AIP: New Report Highlights Risks of Gas Export Boom
A report released by the Australian Industry Group and the Plastics and Chemicals Industries Association (PACIA) has identified both the benefits and potential economic risks associated with the coming boom in East Coast gas exports.
The report, Large scale export of East Coast Australia natural gas: unintended consequences, was prepared for the industry associations by the National Institute of Economic and Industry Research (NIEIR). Among the report’s findings:
- Gas supply may be insufficient to avoid constraining domestic use;
- Each petajoule of gas shifted away from industrial use towards exports means giving up $255 million in lost industrial output for a $12 million gain in export output. That is, for every dollar gained $21 is lost;
- Secure local gas supply is fundamentally important to a number of industries including non-ferrous metals and basic chemicals, plastics, pharmaceuticals and paints;
- Gas exports are predicted to rise from 2 million tonnes in 2015 to up to 24 million tonnes in 2023;
- Long term gas supply contracts have evaporated for local industry as a consequence of export commitments;
- East coast gas prices will rise, potentially to as much as triple the current $3-$4 per gigajoule; this increase would be several times larger than the costs related to carbon pricing; and
- Current policy settings favour exports over domestic gas sales.
Australian Industry Group Chief Executive Innes Willox said: “Ai Group and PACIA members have been concerned for some time that potential unintended consequences of the gas boom are not widely appreciated. Where there has been debate at all, it has centred on the shortcomings of possible responses such as gas reservation, rather than on the nature of the problem itself. For this reason, and to initiate broader discussion of these issues, our organisations commissioned NIEIR to prepare this report.
“While we are strong supporters of Australia’s minerals and gas exports, there is a need for public recognition and discussion of the risks, and debate over what steps can be taken to best manage them.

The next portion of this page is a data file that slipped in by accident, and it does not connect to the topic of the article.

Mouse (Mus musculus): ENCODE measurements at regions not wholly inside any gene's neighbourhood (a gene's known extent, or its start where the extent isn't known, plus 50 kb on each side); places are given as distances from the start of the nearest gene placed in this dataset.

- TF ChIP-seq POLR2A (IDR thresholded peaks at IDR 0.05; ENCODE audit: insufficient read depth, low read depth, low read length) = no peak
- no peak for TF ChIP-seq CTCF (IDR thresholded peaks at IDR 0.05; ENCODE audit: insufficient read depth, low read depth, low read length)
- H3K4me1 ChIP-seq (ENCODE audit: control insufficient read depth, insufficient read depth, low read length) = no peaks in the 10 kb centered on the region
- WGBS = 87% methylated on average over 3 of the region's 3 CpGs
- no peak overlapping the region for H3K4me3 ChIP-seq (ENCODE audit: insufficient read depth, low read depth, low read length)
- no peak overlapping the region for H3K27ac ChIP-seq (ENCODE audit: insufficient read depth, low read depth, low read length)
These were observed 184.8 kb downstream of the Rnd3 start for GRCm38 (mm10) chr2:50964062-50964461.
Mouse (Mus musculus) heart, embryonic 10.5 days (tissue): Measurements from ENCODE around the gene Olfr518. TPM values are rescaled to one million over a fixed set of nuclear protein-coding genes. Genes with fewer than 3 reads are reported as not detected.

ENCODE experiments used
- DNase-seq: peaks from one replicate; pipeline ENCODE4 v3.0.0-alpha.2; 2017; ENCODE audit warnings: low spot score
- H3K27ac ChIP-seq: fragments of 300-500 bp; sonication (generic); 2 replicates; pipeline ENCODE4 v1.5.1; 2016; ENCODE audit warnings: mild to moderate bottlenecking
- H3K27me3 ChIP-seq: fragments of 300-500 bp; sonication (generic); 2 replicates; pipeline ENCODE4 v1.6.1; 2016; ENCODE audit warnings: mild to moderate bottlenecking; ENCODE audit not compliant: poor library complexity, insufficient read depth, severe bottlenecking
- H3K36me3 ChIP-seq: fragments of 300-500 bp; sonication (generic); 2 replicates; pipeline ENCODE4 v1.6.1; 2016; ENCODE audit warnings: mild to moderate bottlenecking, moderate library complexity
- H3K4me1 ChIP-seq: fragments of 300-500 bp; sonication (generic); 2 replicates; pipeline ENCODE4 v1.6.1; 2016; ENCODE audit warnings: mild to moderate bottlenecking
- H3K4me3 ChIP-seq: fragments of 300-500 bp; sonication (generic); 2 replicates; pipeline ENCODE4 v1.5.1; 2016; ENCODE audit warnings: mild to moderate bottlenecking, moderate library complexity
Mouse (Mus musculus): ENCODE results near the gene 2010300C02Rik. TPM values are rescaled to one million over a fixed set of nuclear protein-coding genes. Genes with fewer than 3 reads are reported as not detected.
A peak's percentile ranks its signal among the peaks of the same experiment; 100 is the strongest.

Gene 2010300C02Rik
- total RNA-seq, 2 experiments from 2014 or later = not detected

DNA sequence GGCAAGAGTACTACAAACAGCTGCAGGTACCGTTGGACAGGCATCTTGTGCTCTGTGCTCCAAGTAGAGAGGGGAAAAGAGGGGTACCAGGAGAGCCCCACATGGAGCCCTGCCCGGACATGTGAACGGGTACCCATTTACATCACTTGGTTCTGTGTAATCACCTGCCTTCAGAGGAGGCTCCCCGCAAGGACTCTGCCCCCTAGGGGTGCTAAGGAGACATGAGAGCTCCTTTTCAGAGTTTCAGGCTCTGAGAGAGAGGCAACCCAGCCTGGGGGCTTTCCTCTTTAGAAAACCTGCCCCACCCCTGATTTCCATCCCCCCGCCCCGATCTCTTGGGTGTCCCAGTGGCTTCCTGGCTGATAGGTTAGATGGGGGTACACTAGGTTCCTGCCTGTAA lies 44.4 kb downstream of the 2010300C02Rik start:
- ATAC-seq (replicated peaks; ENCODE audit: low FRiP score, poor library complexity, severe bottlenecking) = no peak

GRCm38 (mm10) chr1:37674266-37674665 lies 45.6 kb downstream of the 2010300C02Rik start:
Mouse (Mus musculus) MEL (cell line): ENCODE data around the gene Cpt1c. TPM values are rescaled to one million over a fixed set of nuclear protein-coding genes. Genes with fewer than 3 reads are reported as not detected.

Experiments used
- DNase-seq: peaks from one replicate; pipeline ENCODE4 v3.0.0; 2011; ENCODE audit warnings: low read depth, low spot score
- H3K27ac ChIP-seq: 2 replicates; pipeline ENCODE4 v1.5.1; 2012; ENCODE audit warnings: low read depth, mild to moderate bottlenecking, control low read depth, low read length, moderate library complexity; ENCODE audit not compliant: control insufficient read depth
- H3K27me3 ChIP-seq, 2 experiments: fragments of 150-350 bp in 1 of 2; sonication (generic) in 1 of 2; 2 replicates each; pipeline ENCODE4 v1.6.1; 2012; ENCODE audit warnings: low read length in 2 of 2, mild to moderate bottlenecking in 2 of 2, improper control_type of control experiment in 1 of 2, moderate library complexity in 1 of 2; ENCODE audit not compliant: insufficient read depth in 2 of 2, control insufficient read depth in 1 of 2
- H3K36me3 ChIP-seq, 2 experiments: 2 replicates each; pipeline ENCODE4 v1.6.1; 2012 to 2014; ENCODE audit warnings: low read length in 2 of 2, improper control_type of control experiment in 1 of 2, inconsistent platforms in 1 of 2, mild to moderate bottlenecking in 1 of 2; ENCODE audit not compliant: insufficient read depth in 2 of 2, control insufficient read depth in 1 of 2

“There are no easy solutions, and indeed obvious practical economic difficulties, but all ideas should be on the table. Australia needs a competitive gas market and affordable energy will play an increasingly important role for the success of our industries including by creating long-term, sustainable employment. We need to get the parameters right,” Mr Willox said.
PACIA Chief Executive Margaret Donnan said: “NIEIR’s report raises doubts that the supply of natural gas will be sufficient in coming years to meet both export commitments and domestic needs. Like the Prime Ministers’ Task Force on Manufacturing and the Queensland Government’s recent Gas Market Review, the report highlights that major gas users currently face great difficulty in securing supply. NIEIR questions whether production and proven reserves will expand fast enough to provide confidence in secure long-term supply to all users.
“Industry is not looking for hasty solutions. We are not arguing for domestic gas reservations or other measures that would harm investors. Indeed, it is important for all governments to remove unnecessary barriers to the increased production of gas.
“Australia needs to remain a safe destination for investment and to make the most of our export opportunities. Indeed, it is important for all governments to remove unnecessary barriers to the increased production of gas from the unconventional resources that can now be safely accessed. But we also need to understand the real economic risks associated with the export of Australia’s East Coast natural gas resources and that is the purpose of this report.
“Natural gas is embodied in products we use every day; it keeps the lights on and industry humming. It is intrinsic to the economy. If that resource is at risk of insecurity, we need to know – and respond – as soon as possible,” Ms Donnan said.
LNG World News Staff, October 17, 2012; Image: AIP